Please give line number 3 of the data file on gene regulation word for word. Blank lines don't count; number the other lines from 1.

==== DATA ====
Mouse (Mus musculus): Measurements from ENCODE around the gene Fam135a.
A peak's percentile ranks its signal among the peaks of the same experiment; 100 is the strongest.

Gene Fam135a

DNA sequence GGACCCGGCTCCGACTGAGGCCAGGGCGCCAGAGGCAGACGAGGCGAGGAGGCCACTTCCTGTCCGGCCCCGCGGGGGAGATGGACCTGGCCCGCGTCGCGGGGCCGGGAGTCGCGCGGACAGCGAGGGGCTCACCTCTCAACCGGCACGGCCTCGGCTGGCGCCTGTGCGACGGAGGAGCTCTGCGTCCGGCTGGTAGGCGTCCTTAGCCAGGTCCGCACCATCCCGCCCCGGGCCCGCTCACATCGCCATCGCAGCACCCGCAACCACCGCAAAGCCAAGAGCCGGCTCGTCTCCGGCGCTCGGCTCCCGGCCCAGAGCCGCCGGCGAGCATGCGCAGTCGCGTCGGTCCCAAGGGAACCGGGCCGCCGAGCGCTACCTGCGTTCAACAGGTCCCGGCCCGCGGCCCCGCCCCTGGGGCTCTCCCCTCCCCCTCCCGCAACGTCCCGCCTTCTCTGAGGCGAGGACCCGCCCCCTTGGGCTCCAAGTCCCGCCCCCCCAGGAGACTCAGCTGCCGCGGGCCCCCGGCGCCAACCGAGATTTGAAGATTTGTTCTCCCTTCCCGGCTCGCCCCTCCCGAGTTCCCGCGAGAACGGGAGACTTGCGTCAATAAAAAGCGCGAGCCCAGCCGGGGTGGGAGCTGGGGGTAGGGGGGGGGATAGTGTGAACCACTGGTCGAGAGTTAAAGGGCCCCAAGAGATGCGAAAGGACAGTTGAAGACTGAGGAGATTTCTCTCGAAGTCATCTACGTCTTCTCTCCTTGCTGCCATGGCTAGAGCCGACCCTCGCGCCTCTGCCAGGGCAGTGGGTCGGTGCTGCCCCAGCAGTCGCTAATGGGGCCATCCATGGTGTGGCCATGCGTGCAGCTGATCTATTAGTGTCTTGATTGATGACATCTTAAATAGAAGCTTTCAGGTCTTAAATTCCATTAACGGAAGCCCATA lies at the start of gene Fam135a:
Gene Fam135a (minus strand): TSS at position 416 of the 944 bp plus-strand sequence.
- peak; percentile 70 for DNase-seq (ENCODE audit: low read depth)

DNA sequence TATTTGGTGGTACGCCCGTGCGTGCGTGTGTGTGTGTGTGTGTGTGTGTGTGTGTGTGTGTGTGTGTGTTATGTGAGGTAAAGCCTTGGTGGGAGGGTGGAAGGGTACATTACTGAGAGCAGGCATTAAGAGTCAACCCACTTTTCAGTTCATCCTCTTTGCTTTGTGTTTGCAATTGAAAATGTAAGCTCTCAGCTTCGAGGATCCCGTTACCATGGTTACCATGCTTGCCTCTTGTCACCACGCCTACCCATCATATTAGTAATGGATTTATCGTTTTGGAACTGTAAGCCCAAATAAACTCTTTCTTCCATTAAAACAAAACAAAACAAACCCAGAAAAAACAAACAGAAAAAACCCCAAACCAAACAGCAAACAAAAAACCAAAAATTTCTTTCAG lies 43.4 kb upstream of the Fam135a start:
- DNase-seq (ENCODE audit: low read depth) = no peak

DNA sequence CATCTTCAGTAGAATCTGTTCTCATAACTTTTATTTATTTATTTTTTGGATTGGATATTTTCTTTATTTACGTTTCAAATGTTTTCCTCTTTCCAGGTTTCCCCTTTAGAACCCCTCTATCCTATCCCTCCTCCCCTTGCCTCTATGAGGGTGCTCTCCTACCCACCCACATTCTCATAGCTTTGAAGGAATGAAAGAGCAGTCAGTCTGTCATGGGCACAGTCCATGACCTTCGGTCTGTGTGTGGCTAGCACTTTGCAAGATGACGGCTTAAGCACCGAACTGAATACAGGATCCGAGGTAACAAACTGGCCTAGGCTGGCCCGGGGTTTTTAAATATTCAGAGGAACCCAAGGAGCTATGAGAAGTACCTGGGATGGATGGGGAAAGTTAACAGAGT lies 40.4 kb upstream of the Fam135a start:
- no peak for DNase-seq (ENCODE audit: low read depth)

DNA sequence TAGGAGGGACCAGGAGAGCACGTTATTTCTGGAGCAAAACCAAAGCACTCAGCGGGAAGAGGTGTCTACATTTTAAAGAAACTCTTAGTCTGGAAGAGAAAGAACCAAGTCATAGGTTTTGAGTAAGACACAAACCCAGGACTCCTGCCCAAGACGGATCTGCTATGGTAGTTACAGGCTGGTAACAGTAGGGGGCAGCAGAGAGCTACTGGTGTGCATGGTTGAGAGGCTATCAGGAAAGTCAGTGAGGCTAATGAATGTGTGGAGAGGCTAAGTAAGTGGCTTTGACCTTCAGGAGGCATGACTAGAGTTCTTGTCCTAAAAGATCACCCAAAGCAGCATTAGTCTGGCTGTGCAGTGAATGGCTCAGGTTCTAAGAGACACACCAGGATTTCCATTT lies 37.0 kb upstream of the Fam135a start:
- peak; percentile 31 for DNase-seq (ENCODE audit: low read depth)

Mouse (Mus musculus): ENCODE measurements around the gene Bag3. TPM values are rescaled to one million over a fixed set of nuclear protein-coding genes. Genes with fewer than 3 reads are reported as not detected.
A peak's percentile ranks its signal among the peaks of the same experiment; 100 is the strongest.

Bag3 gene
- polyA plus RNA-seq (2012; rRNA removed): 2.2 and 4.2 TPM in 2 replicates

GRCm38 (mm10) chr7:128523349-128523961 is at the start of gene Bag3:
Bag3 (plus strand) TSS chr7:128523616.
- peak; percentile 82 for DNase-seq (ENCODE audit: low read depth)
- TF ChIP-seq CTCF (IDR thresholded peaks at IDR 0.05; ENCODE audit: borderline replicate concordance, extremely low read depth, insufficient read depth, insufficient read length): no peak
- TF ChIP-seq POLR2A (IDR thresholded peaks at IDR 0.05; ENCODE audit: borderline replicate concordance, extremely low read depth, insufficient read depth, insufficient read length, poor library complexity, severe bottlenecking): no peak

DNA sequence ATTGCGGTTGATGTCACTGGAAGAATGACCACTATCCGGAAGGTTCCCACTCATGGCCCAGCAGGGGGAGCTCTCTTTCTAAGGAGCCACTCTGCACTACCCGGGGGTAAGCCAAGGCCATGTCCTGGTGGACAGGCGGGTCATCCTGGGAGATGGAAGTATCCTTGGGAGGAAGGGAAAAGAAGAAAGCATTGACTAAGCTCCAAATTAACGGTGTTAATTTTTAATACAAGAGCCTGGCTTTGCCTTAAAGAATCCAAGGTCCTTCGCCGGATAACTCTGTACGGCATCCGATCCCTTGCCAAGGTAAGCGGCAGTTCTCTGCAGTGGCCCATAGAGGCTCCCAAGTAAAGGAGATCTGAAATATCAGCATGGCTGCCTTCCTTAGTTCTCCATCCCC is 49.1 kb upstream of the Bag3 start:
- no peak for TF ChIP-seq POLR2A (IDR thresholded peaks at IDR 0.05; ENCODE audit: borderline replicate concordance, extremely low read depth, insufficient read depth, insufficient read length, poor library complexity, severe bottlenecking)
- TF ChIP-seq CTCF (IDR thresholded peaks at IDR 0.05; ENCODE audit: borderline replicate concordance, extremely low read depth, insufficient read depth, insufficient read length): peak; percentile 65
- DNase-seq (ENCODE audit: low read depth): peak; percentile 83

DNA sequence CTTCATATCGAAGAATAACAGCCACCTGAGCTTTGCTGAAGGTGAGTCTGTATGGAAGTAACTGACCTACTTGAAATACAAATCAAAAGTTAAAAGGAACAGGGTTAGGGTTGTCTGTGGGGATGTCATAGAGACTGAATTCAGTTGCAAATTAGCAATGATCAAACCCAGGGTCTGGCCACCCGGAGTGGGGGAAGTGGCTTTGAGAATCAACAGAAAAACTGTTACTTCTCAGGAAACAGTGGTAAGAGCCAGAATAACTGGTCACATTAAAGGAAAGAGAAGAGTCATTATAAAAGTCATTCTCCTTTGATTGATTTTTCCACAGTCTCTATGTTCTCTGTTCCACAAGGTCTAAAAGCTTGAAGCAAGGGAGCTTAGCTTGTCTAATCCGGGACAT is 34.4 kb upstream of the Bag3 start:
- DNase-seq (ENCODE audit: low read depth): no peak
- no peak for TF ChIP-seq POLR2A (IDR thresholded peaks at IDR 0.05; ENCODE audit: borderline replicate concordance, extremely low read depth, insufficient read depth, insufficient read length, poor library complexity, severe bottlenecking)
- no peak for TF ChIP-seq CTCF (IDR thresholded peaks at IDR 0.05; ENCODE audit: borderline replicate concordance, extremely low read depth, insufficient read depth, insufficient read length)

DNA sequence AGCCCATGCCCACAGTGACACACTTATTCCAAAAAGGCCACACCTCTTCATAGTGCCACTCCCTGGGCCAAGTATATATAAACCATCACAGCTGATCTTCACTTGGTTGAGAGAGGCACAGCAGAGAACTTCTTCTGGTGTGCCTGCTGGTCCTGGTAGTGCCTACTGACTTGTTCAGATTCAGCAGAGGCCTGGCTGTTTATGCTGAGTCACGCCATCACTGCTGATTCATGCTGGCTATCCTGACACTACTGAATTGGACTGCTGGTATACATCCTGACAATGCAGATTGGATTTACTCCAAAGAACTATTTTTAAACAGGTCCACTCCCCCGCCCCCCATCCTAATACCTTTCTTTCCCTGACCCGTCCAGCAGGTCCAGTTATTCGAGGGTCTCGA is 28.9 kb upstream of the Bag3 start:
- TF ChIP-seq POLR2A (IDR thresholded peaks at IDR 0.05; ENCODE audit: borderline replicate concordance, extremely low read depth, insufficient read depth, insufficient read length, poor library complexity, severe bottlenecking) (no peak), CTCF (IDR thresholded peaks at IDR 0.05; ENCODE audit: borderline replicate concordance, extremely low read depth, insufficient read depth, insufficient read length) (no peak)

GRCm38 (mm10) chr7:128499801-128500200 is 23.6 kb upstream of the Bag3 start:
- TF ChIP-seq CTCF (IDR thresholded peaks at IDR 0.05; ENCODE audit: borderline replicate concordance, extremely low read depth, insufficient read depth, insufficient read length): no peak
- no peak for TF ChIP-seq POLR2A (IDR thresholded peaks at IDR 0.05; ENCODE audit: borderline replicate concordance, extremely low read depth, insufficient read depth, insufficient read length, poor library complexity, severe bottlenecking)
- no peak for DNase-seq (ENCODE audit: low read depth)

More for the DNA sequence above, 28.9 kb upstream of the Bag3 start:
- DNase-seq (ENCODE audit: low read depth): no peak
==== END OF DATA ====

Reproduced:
Gene Fam135a